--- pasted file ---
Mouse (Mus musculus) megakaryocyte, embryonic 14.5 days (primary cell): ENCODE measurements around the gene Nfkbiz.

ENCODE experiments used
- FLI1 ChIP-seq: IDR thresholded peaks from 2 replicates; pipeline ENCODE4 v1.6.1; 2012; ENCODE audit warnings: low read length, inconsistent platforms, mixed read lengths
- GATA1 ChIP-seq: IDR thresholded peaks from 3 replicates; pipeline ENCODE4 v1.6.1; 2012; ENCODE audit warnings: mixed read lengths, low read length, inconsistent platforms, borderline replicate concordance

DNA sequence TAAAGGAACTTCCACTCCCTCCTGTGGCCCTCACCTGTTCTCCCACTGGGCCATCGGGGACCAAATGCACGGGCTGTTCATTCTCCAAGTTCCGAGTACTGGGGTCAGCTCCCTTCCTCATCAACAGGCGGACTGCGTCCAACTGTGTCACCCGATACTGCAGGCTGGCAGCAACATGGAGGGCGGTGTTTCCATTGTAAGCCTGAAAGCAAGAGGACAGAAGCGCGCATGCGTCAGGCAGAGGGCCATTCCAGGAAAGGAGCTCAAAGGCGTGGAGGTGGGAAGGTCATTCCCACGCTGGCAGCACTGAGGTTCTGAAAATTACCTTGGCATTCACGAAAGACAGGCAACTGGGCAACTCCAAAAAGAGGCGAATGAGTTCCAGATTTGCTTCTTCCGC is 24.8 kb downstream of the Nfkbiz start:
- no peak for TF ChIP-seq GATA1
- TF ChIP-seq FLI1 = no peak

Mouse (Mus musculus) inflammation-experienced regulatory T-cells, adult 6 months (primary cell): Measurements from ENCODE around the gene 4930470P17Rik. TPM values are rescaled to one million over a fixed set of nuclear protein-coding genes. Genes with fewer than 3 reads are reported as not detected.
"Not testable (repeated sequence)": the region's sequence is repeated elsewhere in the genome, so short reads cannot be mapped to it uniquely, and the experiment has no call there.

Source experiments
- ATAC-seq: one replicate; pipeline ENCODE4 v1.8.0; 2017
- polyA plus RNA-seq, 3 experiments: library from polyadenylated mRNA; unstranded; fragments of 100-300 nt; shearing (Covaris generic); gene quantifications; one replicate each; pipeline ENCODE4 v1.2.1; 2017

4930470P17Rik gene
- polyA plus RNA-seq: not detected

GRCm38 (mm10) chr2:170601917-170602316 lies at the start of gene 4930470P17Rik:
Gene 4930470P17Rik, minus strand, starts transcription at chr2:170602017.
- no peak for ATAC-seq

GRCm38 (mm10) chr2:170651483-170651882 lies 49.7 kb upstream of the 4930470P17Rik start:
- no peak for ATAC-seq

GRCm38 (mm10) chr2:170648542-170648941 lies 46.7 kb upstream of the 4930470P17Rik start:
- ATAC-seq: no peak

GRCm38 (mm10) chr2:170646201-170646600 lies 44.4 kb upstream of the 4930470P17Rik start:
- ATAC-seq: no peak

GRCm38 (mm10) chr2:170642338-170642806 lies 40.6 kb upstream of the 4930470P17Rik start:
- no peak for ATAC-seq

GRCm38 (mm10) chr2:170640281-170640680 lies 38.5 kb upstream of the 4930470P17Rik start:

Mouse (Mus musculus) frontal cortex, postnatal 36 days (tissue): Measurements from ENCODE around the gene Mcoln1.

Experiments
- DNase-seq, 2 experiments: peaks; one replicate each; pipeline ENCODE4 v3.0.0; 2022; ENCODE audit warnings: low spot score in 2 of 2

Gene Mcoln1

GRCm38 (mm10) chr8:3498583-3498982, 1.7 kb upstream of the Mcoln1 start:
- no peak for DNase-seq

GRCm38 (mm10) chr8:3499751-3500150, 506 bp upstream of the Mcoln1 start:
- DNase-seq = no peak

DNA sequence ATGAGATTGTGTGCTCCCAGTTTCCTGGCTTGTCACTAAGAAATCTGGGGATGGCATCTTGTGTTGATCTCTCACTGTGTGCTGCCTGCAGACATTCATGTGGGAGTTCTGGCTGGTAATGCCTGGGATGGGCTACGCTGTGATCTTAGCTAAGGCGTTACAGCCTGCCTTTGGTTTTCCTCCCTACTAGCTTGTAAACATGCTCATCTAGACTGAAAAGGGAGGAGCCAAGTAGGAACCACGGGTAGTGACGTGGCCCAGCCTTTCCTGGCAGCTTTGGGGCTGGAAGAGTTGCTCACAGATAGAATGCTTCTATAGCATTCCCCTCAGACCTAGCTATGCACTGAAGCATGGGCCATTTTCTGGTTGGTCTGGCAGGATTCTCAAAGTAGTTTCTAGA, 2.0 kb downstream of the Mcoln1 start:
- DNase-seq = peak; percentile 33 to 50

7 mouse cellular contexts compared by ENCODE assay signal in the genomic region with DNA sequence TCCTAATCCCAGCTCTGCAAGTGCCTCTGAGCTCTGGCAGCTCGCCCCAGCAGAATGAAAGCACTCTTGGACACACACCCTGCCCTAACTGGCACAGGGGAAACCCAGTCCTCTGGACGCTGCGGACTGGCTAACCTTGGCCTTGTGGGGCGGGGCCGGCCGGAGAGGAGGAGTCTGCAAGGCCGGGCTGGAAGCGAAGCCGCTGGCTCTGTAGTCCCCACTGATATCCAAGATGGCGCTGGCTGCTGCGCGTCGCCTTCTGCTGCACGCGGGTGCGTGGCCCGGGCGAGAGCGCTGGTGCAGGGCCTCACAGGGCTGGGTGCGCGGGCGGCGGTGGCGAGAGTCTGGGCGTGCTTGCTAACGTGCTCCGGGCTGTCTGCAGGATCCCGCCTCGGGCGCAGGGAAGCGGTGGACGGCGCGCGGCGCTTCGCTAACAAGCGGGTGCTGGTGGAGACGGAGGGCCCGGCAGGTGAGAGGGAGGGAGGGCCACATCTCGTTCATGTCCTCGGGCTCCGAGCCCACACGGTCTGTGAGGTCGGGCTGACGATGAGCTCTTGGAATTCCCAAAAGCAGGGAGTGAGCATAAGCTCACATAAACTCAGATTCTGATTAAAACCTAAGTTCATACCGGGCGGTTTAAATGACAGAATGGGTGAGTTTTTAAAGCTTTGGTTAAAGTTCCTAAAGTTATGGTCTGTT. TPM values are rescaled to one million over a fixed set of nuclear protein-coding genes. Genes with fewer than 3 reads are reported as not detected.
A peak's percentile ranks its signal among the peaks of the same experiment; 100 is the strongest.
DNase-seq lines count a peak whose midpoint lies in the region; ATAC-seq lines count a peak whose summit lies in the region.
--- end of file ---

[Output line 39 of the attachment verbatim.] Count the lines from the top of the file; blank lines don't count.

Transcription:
DNase-seq lines count a peak whose midpoint lies in the region; ATAC-seq lines count a peak whose summit lies in the region.